At the end of January, the Christmas cactus looks healthy in the sunny living room. As winter moves along, the cactus produces runners that need to be trimmed to promote new growth. They need a drink of Miracle-Gro liquid plant food mixed with the proper amount of water once a month and to dampen them with water every seven to ten days. You can also feed cactus with Flower-Tone organic flower food every 10 days. If the foliage looks reddish in color, this is a signal from the cactus that it is receiving too much sun. Just move it further away from the sunny window and this should take care of that situation quickly.

Watching panda and asparagus ferns

As the asparagus and panda ferns spend winter in the living room, they too, develop runners that need to be trimmed back to promote growth and these runners need to be checked every week and trimmed so they will produce more foliage. Water once a week but only dampen the medium, do not over water. Use Miracle-Gro liquid plant food with proper amount of water. You can also use a handful of Flower-Tone organic flower food once a month. Check both the Christmas cactus and ferns by sticking your index finger in the medium to check for moisture content. Lightly water when needed.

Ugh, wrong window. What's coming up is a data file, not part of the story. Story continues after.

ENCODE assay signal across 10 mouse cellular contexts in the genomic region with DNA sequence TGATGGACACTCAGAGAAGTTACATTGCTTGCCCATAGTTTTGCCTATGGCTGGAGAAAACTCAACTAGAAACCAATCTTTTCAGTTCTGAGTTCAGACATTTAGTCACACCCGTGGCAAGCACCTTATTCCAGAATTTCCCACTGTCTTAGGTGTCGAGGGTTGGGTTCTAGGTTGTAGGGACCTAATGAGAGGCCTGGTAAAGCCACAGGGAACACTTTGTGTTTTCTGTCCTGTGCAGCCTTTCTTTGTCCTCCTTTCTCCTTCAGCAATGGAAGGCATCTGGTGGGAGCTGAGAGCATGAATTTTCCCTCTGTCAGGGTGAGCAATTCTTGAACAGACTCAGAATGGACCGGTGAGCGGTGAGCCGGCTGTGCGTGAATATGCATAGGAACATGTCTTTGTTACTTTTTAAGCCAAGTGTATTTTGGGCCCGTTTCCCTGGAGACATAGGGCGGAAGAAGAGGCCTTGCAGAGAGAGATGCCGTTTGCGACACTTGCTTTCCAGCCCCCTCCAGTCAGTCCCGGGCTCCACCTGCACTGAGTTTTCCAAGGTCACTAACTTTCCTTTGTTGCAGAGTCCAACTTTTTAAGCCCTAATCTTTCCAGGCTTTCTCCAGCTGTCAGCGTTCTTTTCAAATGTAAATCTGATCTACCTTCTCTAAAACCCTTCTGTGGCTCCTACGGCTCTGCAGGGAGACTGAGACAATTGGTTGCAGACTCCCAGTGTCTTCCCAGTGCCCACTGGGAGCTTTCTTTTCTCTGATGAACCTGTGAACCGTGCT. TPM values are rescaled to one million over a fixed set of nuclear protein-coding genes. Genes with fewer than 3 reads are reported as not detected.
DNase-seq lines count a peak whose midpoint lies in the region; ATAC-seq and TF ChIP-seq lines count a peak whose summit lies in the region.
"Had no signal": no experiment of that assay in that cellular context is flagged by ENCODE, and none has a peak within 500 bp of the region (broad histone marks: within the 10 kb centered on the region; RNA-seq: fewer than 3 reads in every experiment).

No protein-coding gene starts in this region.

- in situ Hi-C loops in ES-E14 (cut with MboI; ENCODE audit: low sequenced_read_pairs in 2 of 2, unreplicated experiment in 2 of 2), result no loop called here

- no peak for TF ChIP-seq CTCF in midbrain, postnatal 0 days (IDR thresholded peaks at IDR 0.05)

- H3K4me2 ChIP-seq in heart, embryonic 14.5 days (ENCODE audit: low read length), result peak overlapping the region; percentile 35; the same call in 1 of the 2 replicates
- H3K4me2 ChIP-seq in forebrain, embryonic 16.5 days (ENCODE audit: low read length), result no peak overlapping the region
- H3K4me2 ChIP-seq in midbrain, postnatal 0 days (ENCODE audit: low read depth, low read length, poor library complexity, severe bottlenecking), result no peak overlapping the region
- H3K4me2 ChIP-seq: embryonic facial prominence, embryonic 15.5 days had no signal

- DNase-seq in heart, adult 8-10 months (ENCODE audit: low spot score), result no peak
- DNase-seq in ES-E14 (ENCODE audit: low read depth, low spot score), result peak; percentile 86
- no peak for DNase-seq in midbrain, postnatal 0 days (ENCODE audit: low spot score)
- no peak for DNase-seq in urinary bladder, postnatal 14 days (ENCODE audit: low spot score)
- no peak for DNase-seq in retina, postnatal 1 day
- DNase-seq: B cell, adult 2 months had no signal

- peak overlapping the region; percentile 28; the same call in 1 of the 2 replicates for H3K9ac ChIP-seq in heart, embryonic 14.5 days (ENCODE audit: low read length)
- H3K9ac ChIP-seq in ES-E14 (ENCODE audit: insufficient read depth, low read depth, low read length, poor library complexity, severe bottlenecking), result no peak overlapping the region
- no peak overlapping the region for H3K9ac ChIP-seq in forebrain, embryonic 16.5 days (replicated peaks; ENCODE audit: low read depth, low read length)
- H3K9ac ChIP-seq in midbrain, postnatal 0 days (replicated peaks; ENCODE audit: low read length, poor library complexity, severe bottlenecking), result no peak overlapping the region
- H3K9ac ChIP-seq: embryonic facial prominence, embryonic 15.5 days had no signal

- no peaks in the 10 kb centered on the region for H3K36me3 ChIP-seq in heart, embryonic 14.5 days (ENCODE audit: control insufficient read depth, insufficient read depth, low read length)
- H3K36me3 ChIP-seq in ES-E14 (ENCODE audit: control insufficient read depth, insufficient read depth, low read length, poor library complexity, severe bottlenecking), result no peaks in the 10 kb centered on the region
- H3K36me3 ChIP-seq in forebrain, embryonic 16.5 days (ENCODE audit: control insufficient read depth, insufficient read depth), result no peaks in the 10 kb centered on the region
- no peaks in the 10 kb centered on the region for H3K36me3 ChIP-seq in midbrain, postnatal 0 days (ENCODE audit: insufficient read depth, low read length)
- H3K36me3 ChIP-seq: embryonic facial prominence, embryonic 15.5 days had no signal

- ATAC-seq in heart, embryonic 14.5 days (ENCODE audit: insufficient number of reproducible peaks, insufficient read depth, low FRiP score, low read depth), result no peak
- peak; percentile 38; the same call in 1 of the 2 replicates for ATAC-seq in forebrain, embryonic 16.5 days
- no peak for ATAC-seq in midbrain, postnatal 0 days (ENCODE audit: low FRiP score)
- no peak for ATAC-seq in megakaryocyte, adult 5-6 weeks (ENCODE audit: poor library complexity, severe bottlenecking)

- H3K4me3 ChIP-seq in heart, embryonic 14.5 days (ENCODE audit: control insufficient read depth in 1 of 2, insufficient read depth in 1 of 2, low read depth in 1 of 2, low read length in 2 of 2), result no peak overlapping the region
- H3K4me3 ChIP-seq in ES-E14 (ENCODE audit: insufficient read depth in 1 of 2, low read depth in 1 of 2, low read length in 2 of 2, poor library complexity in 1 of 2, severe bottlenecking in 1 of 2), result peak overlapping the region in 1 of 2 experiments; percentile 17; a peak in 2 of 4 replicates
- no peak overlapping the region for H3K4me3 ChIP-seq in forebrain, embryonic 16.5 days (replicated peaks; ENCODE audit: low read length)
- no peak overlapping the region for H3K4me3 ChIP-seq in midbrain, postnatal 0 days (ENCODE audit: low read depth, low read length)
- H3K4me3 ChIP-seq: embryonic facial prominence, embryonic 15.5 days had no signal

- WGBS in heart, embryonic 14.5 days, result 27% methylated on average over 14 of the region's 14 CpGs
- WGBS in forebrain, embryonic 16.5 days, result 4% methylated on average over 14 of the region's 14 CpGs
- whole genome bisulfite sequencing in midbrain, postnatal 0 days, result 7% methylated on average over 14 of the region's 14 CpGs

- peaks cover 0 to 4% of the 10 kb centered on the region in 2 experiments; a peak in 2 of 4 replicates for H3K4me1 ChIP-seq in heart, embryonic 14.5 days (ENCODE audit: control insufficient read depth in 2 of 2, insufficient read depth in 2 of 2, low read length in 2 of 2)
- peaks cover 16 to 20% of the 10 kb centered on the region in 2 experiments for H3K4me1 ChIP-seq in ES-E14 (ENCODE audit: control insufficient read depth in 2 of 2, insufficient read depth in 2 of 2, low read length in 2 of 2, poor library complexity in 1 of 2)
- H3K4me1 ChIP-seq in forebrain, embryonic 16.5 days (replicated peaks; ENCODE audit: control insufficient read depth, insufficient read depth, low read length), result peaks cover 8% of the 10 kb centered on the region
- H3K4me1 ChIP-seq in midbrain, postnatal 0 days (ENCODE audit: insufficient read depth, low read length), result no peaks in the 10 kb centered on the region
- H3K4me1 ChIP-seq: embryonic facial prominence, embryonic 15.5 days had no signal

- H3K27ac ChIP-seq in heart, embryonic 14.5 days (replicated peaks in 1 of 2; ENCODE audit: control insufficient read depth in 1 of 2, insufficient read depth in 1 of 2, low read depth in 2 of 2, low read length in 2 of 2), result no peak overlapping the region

Robins bouncing around on lawn

Plenty of healthy robins visit the lawn and birdbaths every day. When the ground is not frozen, they seem to find plenty of grubs and insects. They are not shivering and are spry in their movements. The robins may not be building nests or laying eggs and we believe they stay in hollow trees and windows, in woodpiles, or under outbuildings, sheds, and in attics eaves of houses or in and under barns. The ground doesn’t freeze that much in winter and our winters are quite temperate and the robins we it don’t seem to be suffering any ill effects from the cold. Maybe they can make a dent in the Japanese beetle population by eating their grubs! We wish them the very best.

Enjoying the perennials of winter